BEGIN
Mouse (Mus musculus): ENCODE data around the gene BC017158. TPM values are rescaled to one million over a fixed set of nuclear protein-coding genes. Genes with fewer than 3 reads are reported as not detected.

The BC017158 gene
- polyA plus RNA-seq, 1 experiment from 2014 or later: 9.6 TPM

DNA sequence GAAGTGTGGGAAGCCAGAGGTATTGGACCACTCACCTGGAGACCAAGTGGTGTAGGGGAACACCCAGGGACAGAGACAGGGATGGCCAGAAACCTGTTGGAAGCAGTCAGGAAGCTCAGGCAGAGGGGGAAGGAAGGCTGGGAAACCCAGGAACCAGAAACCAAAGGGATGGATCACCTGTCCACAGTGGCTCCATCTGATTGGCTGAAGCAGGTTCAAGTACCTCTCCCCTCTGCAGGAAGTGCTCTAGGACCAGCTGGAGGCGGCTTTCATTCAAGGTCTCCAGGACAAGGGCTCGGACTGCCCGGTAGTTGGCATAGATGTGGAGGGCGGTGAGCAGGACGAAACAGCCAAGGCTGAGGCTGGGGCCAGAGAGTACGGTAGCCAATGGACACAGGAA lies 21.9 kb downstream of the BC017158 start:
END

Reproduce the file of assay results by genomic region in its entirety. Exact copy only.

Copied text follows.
Mouse (Mus musculus): ENCODE data around the gene BC017158. TPM values are rescaled to one million over a fixed set of nuclear protein-coding genes. Genes with fewer than 3 reads are reported as not detected.

The BC017158 gene
- polyA plus RNA-seq, 1 experiment from 2014 or later: 9.6 TPM

DNA sequence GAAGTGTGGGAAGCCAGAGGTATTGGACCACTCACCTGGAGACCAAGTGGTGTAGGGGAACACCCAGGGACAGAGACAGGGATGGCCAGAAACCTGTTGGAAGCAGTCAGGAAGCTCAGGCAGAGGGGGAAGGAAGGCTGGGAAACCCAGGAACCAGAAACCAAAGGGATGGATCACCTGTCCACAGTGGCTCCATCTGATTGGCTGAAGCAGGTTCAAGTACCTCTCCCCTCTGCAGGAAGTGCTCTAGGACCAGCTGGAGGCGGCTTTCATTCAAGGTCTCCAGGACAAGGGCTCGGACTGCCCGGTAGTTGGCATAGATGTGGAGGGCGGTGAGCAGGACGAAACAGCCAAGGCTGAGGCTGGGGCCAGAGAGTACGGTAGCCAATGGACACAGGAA lies 21.9 kb downstream of the BC017158 start: